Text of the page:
But to have done with sad subjects.—It was not till the year 1758 that it was certainly known at what time, or for what purpose, the Maison Carree was erected; but fortunately, the same town which produced the building so many ages ago, produced in the latter end of the last, a Gentleman, of whom it may be justly said, he left no stone unturned to come at the truth. This is Mons. Seguier, whose long life has been employed in collecting a cabinet of Roman antiquities, and natural curiosities, and whose penetrating genius alone could have discovered, by the means he did, an inscription, of which not a single letter has been seen for many ages; but this habile observateur, perceiving a great number of irregular holes upon the frontal and frize of this edifice, concluded that they were the cramp-holes which had formerly held an inscription, and which, according to the practice of the Romans, were often composed of single letters of bronze. Mons. Seguier therefore erected scaffolding, and took off on paper the distances and situation of the several holes, and after nicely examining the disposition of them, and being assisted by a few faint traces of some of the letters, which had been impressed on the stones, brought forth, to the full satisfaction of every body, the original inscription, which was laid before l’Academie des Inscriptions & de Belles Lettres de Paris of which he is a member, and from whom he received their public thanks; having unanimously agreed that there was not a doubt remained but that he had produced the true reading: which is as follows:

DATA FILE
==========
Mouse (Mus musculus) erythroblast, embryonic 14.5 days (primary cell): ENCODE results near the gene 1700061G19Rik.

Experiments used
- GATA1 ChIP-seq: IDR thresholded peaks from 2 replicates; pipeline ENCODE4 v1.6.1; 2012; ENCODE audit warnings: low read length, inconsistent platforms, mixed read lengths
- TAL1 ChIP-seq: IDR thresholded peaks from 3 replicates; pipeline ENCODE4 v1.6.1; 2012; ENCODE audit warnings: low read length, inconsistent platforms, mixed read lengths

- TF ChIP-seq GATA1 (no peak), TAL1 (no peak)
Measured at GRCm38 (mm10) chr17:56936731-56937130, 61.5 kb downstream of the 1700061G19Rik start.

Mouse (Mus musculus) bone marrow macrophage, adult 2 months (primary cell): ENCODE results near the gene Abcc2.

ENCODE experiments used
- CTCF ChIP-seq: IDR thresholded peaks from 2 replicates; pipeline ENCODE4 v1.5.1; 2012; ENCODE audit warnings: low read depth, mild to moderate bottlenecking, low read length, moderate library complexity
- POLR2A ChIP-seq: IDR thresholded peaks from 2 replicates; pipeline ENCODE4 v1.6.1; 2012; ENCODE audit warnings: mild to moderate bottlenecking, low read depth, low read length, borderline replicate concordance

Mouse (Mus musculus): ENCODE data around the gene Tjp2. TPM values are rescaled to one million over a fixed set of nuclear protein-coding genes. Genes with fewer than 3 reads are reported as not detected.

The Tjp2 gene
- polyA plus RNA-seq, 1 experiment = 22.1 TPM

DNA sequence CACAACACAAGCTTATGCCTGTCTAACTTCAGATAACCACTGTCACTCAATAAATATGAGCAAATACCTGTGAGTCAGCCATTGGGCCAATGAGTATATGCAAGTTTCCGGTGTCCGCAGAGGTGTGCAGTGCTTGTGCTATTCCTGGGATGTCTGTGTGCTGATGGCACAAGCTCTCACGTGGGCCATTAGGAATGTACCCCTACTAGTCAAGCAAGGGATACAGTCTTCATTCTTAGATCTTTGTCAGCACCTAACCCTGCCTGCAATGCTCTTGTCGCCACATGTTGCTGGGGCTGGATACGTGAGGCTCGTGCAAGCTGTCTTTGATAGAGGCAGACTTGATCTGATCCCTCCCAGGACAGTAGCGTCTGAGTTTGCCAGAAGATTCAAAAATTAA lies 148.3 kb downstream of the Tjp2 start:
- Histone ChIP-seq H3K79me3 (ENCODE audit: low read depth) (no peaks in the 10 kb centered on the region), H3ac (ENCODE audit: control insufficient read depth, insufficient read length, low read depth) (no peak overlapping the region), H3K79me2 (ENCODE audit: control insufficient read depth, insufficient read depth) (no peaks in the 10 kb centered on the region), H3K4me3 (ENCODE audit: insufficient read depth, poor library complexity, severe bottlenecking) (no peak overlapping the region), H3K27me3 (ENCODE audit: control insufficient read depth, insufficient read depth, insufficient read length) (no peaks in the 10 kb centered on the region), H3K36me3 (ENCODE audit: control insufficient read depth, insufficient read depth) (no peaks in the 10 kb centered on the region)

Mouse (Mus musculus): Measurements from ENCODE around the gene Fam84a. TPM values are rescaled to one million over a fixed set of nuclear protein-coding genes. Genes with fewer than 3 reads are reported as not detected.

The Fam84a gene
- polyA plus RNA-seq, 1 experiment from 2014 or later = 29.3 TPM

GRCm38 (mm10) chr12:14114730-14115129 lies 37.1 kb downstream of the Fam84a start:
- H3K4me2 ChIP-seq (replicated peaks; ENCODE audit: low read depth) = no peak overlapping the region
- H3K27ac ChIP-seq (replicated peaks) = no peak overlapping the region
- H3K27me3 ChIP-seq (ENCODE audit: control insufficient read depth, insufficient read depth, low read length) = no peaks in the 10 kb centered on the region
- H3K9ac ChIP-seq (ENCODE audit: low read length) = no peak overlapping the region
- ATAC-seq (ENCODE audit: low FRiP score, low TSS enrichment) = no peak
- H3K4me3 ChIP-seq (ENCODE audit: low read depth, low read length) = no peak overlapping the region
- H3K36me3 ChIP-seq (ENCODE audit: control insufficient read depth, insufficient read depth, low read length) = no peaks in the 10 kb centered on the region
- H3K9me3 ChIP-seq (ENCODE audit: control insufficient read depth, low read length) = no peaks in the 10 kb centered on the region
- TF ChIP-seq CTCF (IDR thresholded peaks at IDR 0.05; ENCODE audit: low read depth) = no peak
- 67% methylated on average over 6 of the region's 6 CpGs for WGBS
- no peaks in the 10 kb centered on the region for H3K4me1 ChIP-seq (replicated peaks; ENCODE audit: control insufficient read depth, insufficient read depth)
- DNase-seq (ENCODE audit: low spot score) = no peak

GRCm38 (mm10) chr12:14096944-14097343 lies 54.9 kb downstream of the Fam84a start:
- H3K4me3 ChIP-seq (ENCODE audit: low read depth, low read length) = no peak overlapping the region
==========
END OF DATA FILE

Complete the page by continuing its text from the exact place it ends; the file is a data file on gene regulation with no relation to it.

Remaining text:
+-------------------------------------------------+ | TAUROBOLIO MATRIS DEUM MAGNAE IDAEAE | | QUOD FACTUM EST EX IMPERIO | | MATRIS IDAEAE DEUM | | PRO SALUTE IMPERATORIS CAESARIS | | TITI AELII | | ADRIANI ANTONINI AUGUSTI PII PATRIS PATRIAE | | LIBERORUMQUE EJUS | | ET STATUS COLONIAE LUGDUNENSIS | | LUCIUS AEMILIUS CARPUS SEXTUMVIS | | AUGUSTALIS ITEM DENDROPHORUS | | | | VIRES EXCEPIT ET A VATICANO | | TRANSTULIT ARAMET BUCRANIUM | | SUO IMPENDIO CONSECRAVIT | | SACERDOTE | | QUINTO SAMMIO SECUNDO AB QUINDECEMVIRIS | | OCCABO ET CORONA EXORNATO | | CUI SANCTISSIMUS ORDO LUGDUNENSIS | | PERPETUITATEM SACERDOTIS DECREVIT | | APPIO ANNIA ATILIO BRADUA TITO | | CLODIO VIBIO VARO CONSULIBUS | | LOCUS DATUS DECRETO DECURIONUM. | +-------------------------------------------------+